Our Undemocratic Constitution: Where the Constitution Goes Wrong (And How We the People Can Correct It)
Oxford University Press, 2006 M09 28 - 272 pages
Levinson argues that too many of our Constitution's provisions promote either unjust or ineffective government. Under the existing blueprint, we can neither rid ourselves of incompetent presidents nor assure continuity of government following catastrophic attacks. Less important, perhaps, but certainly problematic, is the appointment of Supreme Court judges for life. Adding insult to injury, the United States Constitution is the most difficult to amend or update of any constitution currently existing in the world today. Democratic debate leaves few stones unturned, but we tend to take our basic constitutional structures for granted. Levinson boldly challenges the American people to undertake a long overdue public discussion on how they might best reform this most hallowed document and construct a constitution adequate to our democratic values. "Admirably gutsy and unfashionable." --Michael Kinsley, The New York Times "Bold, bracingly unromantic, and filled with illuminating insights. He accomplishes an unlikely feat, which is to make a really serious argument for a new constitutional convention, one that is founded squarely on democratic ideals." --Cass R. Sunstein, The New Republic "Everyone who cares about how our government works should read this thoughtful book." --Washington Lawyer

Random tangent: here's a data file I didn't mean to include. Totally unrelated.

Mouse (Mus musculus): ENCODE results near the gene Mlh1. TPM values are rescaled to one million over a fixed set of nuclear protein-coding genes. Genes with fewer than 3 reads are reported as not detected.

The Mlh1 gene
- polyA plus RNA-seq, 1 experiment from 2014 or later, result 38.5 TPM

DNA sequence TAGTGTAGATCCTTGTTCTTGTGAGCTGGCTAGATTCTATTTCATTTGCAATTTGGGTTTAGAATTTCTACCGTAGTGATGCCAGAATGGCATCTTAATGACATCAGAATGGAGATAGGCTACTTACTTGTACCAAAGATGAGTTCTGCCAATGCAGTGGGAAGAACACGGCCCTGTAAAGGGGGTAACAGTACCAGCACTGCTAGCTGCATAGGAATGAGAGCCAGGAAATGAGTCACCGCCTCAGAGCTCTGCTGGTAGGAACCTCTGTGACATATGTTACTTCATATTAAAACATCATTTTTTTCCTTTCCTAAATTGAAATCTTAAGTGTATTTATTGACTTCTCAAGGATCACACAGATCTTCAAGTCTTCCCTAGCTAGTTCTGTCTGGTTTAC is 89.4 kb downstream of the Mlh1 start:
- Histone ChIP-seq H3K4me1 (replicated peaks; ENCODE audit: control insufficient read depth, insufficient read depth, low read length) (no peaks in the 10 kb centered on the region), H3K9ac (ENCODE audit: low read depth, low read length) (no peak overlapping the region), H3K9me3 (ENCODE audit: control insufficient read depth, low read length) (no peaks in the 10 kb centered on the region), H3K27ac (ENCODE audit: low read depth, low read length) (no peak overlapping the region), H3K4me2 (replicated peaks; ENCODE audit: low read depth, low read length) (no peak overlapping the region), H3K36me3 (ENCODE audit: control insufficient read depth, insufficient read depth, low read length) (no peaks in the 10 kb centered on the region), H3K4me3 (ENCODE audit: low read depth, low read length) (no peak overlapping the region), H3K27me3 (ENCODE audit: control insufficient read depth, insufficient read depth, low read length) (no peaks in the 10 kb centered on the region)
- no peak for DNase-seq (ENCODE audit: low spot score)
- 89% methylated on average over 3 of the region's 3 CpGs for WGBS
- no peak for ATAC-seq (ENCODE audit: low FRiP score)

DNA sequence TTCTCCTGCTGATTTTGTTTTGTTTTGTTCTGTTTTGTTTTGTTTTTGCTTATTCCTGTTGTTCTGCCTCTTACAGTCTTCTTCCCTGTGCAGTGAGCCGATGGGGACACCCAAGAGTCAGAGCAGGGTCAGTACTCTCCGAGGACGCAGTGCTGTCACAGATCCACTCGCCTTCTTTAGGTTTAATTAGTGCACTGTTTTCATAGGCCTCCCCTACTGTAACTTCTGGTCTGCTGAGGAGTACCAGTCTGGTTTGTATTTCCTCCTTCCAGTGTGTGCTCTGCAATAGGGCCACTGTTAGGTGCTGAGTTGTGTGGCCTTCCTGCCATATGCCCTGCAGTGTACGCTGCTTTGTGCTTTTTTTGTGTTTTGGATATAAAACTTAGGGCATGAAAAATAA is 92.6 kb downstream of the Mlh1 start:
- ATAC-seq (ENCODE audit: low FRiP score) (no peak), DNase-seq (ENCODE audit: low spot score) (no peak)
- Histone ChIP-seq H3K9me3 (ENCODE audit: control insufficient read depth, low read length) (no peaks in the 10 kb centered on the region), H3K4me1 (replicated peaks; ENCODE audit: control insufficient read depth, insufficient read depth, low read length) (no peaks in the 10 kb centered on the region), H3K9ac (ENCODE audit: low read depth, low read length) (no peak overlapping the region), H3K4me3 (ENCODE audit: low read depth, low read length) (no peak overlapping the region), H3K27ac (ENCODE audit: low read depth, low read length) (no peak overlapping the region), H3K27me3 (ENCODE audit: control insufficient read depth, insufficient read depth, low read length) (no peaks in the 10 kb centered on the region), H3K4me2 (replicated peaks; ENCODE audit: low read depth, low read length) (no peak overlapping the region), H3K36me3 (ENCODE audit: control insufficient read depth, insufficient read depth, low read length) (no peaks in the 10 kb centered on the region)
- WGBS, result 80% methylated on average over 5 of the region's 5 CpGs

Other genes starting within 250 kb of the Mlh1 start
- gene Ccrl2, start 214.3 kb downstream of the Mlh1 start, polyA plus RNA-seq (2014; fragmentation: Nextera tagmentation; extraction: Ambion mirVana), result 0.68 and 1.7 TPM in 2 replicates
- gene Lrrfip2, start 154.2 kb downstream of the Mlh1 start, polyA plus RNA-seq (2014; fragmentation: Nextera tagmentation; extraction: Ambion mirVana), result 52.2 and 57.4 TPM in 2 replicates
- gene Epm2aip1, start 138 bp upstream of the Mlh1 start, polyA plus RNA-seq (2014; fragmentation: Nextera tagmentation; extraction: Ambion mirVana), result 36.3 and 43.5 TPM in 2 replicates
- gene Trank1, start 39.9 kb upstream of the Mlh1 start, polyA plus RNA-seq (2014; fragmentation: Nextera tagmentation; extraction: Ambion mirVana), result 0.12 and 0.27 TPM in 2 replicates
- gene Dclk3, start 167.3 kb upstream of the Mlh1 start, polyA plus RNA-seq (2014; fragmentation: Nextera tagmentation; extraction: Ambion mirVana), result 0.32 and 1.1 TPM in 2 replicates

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Sending the Constitution to a New Convention for Repair
2 Our Undemocratic Legislative Process
TooPowerful Presidents Chosen in an Indefensible Process Who Cannot Be Displaced Even When They Are Manifestly Incompetent
An Idea Whose Time Has Passed
5 The Constitution as Creator of SecondClass Citizens
6 The Impermeable Article V
What Is to Be Done?
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